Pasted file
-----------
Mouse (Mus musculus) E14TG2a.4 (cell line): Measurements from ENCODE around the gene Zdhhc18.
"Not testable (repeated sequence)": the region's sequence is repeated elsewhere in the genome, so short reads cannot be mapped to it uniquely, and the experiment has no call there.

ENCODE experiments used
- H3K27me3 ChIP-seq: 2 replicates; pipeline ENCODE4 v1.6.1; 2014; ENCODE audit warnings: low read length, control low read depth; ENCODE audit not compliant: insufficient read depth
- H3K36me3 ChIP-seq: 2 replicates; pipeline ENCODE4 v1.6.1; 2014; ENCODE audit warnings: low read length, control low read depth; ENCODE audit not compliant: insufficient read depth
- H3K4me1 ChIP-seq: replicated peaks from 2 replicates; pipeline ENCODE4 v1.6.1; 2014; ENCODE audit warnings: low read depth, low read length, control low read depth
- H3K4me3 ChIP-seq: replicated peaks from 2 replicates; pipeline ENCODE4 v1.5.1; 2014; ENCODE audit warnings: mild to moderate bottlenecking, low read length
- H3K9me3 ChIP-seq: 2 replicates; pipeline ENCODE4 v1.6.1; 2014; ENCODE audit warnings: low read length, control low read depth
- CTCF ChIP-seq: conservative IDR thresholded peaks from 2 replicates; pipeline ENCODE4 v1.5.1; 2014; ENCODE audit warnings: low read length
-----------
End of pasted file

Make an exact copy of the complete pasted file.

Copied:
Mouse (Mus musculus) E14TG2a.4 (cell line): Measurements from ENCODE around the gene Zdhhc18.
"Not testable (repeated sequence)": the region's sequence is repeated elsewhere in the genome, so short reads cannot be mapped to it uniquely, and the experiment has no call there.

ENCODE experiments used
- H3K27me3 ChIP-seq: 2 replicates; pipeline ENCODE4 v1.6.1; 2014; ENCODE audit warnings: low read length, control low read depth; ENCODE audit not compliant: insufficient read depth
- H3K36me3 ChIP-seq: 2 replicates; pipeline ENCODE4 v1.6.1; 2014; ENCODE audit warnings: low read length, control low read depth; ENCODE audit not compliant: insufficient read depth
- H3K4me1 ChIP-seq: replicated peaks from 2 replicates; pipeline ENCODE4 v1.6.1; 2014; ENCODE audit warnings: low read depth, low read length, control low read depth
- H3K4me3 ChIP-seq: replicated peaks from 2 replicates; pipeline ENCODE4 v1.5.1; 2014; ENCODE audit warnings: mild to moderate bottlenecking, low read length
- H3K9me3 ChIP-seq: 2 replicates; pipeline ENCODE4 v1.6.1; 2014; ENCODE audit warnings: low read length, control low read depth
- CTCF ChIP-seq: conservative IDR thresholded peaks from 2 replicates; pipeline ENCODE4 v1.5.1; 2014; ENCODE audit warnings: low read length